UI and Graphics That Engage the Audience

Even when building a website, a designer cannot do it alone quickly, particularly when the project is complex and demands people who specialize in certain areas. I will talk today about the graphic design as opposed to user interface design and how the two engage the audience.

Graphic Design

You broadcast your message and mission through artwork by using visual elements such as illustrations, typography, and photography. You do it because you are inspired or to complete the assigned task. Graphic designers are the first people we think of when we talk about design simply because there are so many. This leads to many of them switching careers and getting into web design and focusing on different areas like UI and UX.

Graphic designers come up with clothing patterns, political cartoons, enticing book covers, and logos for companies. When the market gets saturated, they employ their talents, education, and experience elsewhere.

UI Design

User interface design deals with options available to the user in apps, programs, and games. The screen layout, the quality of the video, slideshow options, and every single option that involves clicking, swiping, or, in certain cases, just looking in order to make something happen are what UI designer is concerned with.

UI designers are in charge of providing the user with useful tools to freely use the product or service in front of them. Sometimes, people confuse this term with UX designers, but the latter deals with how the user experiences the product. The creativity that is used by UI designers doesn’t come from art. It comes from logic and problem-solving.

Engaging the Audience

In order for a UI designer to engage their audience, they must follow several rules and trends. Websites that previously relied on blogging and text have switched to video content. Another thing is to allow the users to have the option to customize the product or service to their liking.

Personalization is a big selling point right now, which is why many big brands, like Google, for example, have allowed some things that have, up until recently, been impossible and inconceivable. The aforementioned Google gives Chrome users a chance to put whatever background they wish before getting on with their search.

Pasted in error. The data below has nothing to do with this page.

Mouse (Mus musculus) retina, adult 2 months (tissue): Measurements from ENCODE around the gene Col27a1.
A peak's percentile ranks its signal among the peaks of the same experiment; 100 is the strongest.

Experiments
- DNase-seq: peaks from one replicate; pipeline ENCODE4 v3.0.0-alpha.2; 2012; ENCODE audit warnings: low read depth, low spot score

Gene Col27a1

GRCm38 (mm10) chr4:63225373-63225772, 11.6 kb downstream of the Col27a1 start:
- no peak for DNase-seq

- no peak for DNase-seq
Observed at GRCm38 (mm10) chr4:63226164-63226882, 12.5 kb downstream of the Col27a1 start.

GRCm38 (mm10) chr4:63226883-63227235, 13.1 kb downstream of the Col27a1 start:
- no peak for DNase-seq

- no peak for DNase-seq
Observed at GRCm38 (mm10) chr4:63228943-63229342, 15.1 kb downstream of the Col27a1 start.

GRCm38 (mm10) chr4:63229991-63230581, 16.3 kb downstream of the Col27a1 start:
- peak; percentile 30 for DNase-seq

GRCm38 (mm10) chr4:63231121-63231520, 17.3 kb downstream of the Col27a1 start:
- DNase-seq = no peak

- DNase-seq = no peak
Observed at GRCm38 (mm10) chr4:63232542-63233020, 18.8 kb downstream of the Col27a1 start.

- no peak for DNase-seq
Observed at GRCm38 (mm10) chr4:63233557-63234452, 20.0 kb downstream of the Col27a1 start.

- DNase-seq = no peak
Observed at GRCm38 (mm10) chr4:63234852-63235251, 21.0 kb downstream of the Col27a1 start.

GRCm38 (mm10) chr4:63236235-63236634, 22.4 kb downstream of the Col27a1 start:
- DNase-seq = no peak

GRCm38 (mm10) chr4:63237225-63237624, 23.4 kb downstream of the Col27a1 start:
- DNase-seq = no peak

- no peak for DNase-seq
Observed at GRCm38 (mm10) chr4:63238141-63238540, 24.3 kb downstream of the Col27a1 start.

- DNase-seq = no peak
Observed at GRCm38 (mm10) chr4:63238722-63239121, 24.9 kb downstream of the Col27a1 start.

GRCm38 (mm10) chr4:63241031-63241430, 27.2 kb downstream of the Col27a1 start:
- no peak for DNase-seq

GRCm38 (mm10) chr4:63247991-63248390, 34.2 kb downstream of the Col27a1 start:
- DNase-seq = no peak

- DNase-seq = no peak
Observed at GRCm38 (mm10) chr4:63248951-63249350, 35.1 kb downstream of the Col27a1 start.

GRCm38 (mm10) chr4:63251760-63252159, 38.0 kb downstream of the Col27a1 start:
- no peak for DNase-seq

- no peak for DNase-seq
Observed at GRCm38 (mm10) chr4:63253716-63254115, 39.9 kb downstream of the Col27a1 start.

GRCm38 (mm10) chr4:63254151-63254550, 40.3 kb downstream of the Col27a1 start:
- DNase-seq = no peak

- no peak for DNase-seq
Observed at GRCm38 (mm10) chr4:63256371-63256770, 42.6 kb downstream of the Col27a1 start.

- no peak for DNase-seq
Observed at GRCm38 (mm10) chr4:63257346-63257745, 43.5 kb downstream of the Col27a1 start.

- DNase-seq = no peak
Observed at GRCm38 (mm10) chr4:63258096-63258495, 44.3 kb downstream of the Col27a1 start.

Making your content interactive is what currently makes it, as some of the clients like to vaguely put it, ‘pop’. Consider following the established patterns with your own twist. For example, most video players have the option to put an item on the playlist and intuitively adjust the volume and speed of the video. There aren’t many video players that are compatible with mobile devices that offer the same range of options. This is just an example.

For the graphic designer, however, the rules have not changed much. It’s still about the art, it’s just the matter of following what art is in right now and whether that affects you in any way. Shapes, colors, and typography still remain the graphic designer’s weapons of choice. It all depends on what the message and the mission are.

Why Not Both?

If you can take the workload, it’s great covering both bases. UI designs being able to make interactive content and figure out the logistics of it paired with the artistic inclinations of the graphic designer sounds like a winning combination in theory. In practice, it is nearly impossible to achieve as it is very unlikely you’ll get that kind of time.